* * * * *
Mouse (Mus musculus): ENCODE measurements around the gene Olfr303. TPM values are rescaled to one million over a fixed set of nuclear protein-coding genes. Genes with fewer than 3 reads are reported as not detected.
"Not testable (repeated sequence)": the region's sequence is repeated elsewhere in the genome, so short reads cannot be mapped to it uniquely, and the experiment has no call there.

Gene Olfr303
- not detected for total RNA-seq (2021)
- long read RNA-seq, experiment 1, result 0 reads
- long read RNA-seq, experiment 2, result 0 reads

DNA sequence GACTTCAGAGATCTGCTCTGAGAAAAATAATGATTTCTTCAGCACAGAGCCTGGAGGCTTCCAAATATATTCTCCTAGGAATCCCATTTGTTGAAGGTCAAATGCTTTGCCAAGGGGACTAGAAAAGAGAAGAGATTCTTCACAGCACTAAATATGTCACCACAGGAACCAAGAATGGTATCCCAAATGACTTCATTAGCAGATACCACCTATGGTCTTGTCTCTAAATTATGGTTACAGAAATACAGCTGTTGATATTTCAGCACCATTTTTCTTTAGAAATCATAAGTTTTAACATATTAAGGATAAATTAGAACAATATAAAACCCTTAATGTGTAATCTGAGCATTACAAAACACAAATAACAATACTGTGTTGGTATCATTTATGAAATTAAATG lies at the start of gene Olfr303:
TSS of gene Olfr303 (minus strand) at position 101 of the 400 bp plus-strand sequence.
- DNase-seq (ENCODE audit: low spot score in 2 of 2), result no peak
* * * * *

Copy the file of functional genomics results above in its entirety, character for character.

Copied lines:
Mouse (Mus musculus): ENCODE measurements around the gene Olfr303. TPM values are rescaled to one million over a fixed set of nuclear protein-coding genes. Genes with fewer than 3 reads are reported as not detected.
"Not testable (repeated sequence)": the region's sequence is repeated elsewhere in the genome, so short reads cannot be mapped to it uniquely, and the experiment has no call there.

Gene Olfr303
- not detected for total RNA-seq (2021)
- long read RNA-seq, experiment 1, result 0 reads
- long read RNA-seq, experiment 2, result 0 reads

DNA sequence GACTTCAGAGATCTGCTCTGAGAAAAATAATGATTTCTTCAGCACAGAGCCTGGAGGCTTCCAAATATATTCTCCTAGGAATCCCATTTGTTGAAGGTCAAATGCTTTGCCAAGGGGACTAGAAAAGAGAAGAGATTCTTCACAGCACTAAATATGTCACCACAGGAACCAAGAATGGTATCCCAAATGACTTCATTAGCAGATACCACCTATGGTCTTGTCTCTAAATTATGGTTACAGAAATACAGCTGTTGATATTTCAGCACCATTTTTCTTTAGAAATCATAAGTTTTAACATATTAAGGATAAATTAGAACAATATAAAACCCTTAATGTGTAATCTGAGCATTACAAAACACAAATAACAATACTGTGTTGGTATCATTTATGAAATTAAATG lies at the start of gene Olfr303:
TSS of gene Olfr303 (minus strand) at position 101 of the 400 bp plus-strand sequence.
- DNase-seq (ENCODE audit: low spot score in 2 of 2), result no peak